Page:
Trash mobs with 6.5M hit-points using abilities that will two shot anyone and put tanks in constant danger? Where are the AoE flowers and robots that I can ride? Maybe they are found deeper in the dungeon but they certainly are not present in the front of the instance. Assigned healing, something that floated out of existence for an entire expansion, has returned. The two sentinels standing guard in front of Omnotron were merely an introduction; a sample of what was to come.

Mr. Obvious Gives You Advice

A one sentence overview of Omnotron Defense System: It will punish you severely when you do it wrong, and will become simple to execute when done correctly.

“I know, Mr. Obvious, of course if you do the fight correctly it will be simple.”

This has not always been the case. Having only one in-combat rez and a disadvantage in the gear department compounds the above statement. Omnotron has abilities that directly (and serverely) punish the raid if they are not properly handled. Travel to wowwiki and read up on the fight if you aren’t intricately familiar, but here is the basic idea. A robot activates and fights you. After a certain amount of time he will put up a shield which turns on a new robot. When a robot runs out of mana he shuts down (post-shield). This rotates around until their shared 32.5 million hp bar is depleted and you can collect your epics. By their names you can guess what they do (kind of).

Arcanotron. Magmatron. Toxitron. Electron. Not always in that order.

1) Don’t DPS the Shield

With a few attempts under our belts we decided to adopt a “Don’t DPS the shield” strategy. Nothing good can come of damaging the shield. The difference in raid damage is immediately noticeable. This made it easy for us to debug problems in the strategy in regards to positioning and how folks are handling the other RSTS abilities. We placed all of the trust in our tanks to pick up the newly activated robots on time and told the DPS to start immediately.

2) Identify When to Group Up

The only robot that is sensitive to raid positioning is Electron (chain lighting). While all of the others are active, be closely grouped to make it easier on your healers. My default command was to call group on Arcanotron” when he was active. The pool he drops will be on the raid immediately and it will allow your healers to sustain this ~9 minute fight. The team of Arcanotron and Magmatron plays very nicely with this strategy.

The hardest combination to heal is Magmatron and Electron since they have conflicting abilities (chain lighting, raid wide fire area of effect). Healing Stream Totem glyph is handy.

3) Tank Cooldowns When New Robots Activate

There will be a small window of time when all 3 robots will be active. As a tank is changing from his shielded robot to the newly activated one, have them pop a cooldown to buffer the damage. Magmatron, in particular, hits hard and getting behind can cost you some vital mana reserves right as an ability is about to be used. If the tank is out of cooldowns, throw on an external one. Since our healing crew was druid-shaman-shaman, we didn’t have that option but did ok nonetheless.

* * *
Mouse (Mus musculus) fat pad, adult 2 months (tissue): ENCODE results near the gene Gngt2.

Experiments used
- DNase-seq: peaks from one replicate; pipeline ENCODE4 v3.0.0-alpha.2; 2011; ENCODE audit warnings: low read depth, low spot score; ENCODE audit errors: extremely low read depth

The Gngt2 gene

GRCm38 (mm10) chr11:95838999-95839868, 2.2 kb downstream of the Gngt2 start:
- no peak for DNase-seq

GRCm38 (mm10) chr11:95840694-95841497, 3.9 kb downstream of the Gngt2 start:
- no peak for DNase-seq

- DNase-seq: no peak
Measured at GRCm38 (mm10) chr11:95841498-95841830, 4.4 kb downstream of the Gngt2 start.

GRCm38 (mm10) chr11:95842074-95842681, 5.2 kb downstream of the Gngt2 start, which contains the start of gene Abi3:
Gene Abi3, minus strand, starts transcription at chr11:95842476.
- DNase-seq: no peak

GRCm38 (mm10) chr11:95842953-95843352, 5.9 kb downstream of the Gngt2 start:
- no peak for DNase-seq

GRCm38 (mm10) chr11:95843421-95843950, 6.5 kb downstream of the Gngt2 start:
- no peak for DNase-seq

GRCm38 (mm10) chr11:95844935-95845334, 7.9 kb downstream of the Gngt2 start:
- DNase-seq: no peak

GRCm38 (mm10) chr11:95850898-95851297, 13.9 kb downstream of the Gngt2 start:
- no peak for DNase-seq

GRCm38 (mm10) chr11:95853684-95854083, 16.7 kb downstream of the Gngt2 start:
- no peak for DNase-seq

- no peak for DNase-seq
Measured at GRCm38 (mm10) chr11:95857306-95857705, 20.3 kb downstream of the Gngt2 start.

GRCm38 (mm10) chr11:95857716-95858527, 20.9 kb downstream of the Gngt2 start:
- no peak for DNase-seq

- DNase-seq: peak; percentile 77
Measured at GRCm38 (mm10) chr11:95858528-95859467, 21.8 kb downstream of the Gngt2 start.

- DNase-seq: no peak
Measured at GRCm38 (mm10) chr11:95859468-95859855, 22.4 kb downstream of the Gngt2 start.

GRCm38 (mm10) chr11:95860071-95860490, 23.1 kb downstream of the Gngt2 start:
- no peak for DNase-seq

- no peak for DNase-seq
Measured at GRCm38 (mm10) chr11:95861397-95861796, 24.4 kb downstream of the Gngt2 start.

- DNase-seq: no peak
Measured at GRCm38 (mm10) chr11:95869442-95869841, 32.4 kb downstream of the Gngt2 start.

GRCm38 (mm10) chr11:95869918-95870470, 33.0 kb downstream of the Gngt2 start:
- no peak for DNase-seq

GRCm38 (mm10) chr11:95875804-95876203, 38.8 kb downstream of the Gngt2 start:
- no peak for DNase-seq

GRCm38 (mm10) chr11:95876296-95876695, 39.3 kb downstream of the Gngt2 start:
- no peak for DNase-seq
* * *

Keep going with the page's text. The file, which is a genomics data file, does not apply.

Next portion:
4) Handle the Abilities

If you don’t put Magmatron’s laser away from the raid, kite Toxitrons slimes, or interrupt (most of) Arcanotron’s bolts, you will pay. It’s not a “woops get the next one” situation at this gear level. Each player needs to know how to react when things target them or the robots do certain things. It is not the most complicated fight I’ve ever done, but it will test your abilities and give you a quick introductory course on what to expect this expansion. The closest fight it resembles from WotLK is a slightly easier Mimiron.

Everyone but the tanks were working under completely new rules when it comes to playing their characters in a raid. We all had our toons geared through heroics, but amping it up and doing full (correct) dps rotations or properly healing to sustain a fight of this length is a test. If you can do this fight, you’re ready to go. All of the elements to a raid encounter are present.

  • Don’t stand in the Bad
  • Identify the Good, stand in it
  • Listen for vent calls on positioning
  • Switch targets on time
  • Keep your DPS/Healing up while moving/handling abilities

Moral of the story? Don’t be afraid to take a step back and see why you keep wiping. Have your tank look at his death log. It might be something as simple as an interrupt or mob-facing. Be sure that you are accounting for each ability (heroic, raid, or otherwise) and over-compensate for them. One thing is certain: you will waste far more time wiping to blissful ignorancethan searching wowhead for the abilities and some tips to help out.

So far, so good. On to Magmaw.

I’m not comfortable giving a complete breakdown of our strategy (and my healing strategy) yet; not for “secrecy’s” sake, but for correctness. I think there’s a few things I can do better to improve my output and make the most out of my mana bar.